thelevy v2 ScaleWidthWzY0MF0Information on this page is from the levy vote 2019 and is for reference from this period of time.  Information provided is not updated and was current as at January 2019.

The Levy

If you own a forest, you’ll pay the levy when you harvest your wood.

Everybody harvesting their trees pays 27 cents in levy for every tonne of wood when it is sold. This raises about $9 million per year. The money is spent on projects to support New Zealand’s forest industry, such as research, promotion, biosecurity and health and safety.

Forest growers voted in 2013 for all forest growers to contribute to a fund that would support the growing forest industry.

All forest owners pay the levy regardless of the size of their forest because they all benefit from the activities which the levy funds.


The 2019 Levy Vote

Have your say on how your levy is spent.

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The levy started in 2014 and was set for six years. Forest growers are now voting to renew the levy for another six years from late 2019 to 2025.

The levy proposal includes increasing the maximum levy rate by 3 cents from 30 cents to 33 cents per tonne. The board of the Forest Growers Levy Trust has also provided to reduce the lowest levy rate option from 27 cents to 24 cents.

Levy investment in the Work Programme in 2018 was $8.2m and is budgeted for $8.8m this year.

The levy vote is balanced so it is fair to small and large scale forest owners. It relies on both so the number of votes cast and the area of forested area to both be in a majority for the levy to come into effect.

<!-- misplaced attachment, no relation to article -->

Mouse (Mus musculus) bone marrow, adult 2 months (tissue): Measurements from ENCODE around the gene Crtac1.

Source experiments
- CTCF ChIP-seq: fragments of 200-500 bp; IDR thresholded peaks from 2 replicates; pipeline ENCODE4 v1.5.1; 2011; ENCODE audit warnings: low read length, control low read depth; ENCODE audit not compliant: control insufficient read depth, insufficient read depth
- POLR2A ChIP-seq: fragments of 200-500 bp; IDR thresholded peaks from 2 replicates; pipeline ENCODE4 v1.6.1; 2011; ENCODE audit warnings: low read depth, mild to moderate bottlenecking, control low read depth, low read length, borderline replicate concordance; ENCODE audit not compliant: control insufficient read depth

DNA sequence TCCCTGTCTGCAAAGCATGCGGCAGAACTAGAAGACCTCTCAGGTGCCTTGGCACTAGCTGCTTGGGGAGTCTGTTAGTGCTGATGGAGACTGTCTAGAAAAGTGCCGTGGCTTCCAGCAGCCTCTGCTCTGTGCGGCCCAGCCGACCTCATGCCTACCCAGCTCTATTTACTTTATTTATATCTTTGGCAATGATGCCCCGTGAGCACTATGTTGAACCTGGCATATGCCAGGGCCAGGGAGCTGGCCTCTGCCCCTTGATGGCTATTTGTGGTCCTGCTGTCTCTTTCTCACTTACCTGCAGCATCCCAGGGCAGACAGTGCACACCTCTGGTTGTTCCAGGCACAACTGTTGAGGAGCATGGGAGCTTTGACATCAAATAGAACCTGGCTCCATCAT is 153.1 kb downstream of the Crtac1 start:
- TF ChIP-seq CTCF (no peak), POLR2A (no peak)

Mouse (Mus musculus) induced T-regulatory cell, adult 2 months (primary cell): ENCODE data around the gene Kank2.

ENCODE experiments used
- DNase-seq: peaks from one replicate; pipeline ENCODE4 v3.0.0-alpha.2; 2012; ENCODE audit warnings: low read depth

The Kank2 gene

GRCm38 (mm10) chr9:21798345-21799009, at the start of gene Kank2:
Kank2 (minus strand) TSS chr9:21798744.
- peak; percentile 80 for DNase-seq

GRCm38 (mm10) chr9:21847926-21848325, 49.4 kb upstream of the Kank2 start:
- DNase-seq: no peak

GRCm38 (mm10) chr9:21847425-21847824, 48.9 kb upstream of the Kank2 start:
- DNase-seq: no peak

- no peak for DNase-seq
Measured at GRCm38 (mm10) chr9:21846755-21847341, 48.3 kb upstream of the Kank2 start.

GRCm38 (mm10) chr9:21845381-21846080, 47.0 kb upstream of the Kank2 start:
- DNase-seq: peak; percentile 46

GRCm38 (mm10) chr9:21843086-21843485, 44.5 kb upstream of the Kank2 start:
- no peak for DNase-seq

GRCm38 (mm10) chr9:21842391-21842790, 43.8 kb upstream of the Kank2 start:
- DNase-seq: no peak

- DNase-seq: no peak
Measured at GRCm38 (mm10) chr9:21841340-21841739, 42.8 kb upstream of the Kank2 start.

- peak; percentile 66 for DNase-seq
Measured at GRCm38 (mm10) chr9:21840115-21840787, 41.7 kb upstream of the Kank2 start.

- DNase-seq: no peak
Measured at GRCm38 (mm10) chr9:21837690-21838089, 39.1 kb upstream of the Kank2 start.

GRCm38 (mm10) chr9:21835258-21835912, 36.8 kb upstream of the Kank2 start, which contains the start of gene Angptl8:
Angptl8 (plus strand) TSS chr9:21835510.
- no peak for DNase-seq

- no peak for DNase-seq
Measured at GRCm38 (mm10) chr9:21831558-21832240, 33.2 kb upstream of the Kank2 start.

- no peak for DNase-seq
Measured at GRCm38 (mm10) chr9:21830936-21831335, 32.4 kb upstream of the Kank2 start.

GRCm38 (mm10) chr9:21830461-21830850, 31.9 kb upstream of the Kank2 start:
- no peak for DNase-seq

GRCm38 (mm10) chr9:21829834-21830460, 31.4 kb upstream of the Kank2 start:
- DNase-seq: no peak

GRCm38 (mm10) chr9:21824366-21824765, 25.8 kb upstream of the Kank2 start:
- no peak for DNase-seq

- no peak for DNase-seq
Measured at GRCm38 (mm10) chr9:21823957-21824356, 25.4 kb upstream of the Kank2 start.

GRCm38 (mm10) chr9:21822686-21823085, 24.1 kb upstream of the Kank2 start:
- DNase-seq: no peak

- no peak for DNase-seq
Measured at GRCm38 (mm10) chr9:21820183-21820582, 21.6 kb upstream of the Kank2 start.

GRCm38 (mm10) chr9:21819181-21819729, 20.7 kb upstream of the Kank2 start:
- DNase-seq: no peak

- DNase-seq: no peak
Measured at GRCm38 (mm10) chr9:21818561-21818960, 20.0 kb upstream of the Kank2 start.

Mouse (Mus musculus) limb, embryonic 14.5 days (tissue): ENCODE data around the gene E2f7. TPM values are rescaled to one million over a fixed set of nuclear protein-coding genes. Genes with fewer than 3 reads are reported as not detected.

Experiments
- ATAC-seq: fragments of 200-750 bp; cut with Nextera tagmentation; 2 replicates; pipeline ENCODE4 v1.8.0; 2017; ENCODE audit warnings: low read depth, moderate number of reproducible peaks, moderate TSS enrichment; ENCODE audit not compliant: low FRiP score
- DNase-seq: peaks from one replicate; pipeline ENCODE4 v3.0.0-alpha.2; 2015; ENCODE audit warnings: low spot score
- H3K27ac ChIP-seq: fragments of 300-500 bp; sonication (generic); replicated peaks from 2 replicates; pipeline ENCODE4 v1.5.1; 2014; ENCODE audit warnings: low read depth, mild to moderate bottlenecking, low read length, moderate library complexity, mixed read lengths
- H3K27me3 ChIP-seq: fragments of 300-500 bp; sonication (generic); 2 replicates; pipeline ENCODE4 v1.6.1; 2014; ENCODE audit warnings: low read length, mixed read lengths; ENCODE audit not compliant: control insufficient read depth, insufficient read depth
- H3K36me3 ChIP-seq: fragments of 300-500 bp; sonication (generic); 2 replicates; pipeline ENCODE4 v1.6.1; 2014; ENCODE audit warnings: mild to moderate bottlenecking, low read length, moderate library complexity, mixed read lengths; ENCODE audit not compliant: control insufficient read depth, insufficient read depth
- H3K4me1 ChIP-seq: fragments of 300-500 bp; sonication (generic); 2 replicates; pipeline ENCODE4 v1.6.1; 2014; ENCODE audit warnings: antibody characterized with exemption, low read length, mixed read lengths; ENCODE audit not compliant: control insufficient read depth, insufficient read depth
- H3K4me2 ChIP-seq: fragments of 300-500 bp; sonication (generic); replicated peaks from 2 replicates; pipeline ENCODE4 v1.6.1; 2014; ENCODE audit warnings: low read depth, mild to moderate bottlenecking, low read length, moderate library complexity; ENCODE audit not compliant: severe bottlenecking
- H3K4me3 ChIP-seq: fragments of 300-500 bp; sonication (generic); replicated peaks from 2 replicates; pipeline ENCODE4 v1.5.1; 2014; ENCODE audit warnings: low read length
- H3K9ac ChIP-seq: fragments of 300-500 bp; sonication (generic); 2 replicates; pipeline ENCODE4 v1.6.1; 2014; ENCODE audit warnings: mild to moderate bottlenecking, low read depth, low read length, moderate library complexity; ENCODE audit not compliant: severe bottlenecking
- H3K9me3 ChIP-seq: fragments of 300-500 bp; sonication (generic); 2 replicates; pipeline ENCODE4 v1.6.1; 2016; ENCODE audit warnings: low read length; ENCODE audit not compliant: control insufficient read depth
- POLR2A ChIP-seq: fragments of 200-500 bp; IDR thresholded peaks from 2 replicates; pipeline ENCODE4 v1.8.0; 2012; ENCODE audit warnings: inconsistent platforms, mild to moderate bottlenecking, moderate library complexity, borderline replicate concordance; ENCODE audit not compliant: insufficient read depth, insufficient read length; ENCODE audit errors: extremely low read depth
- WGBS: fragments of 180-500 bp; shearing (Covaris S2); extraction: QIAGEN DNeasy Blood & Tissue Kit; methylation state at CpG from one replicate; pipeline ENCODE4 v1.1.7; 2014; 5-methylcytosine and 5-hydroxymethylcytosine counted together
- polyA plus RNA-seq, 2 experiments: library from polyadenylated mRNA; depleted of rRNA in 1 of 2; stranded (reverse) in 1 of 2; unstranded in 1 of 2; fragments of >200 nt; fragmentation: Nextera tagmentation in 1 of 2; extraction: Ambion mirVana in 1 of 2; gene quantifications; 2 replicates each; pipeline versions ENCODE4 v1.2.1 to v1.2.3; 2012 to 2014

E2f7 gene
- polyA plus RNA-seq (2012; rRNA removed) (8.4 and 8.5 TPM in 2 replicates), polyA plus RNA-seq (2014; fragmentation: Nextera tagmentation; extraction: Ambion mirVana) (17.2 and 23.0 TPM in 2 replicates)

If you are a forest owner and you are able to harvest trees before the end of 2025 then you are eligible to vote now.

Read these fact sheets to find out more about the levy vote:


Listening to Foresters

P1040843 v2 ScaleWidthWzY0MF0The Forest Growers Levy Trust publishes a plan every year so everybody can see how their levy money is being spent and see where the benefits are. The biggest chunk of the money goes on research because it’s so important to the future of New Zealand’s forestry.

The Forest Growers Levy Trust includes four representatives of the larger forest enterprises, which represent more than two thirds of current forest production. There are two representatives of small scale forest owners. And there is an independent chair. Representation of medium sized forest owners as a separate category is being considered.

These Trust members all receive feedback on the Levy Work Programme which they approve each year.

The Levy Trust holds an annual meeting and any forest owner is welcome to attend.


“I was sceptical of the levy when it first came in five years ago, but I’m a strong supporter of it now". Julian Bateson, Chair, Wellington Branch Farm Forestry Association


Track record of forest levy - in good stead for the vote

Read this article by Don Carson in Tree Grower

Small foresters to be involved in research

Stuart Orme believes the levy has given small foresters the opportunity to be involved in research that benefits the whole industry.
Watch here...

Levy benefits small and large growers

Michael Higgins has a lifetime’s experience in forestry. Hear why he supports the levy. 
Watch here...

Levy good for the whole industry

The way the forest levy was structured to ensure it would benefit both small and large forest growers was one of the reasons why Grant Robertson supported it from its inception. 

Watch here...

Direct benefits for small foresters

Fire prevention and management, forest safety and the environment are areas that have benefited from the investment of levy funds, according to small-scale forester Don Wallace. 
Watch here...

Levy maintains reputation of forestry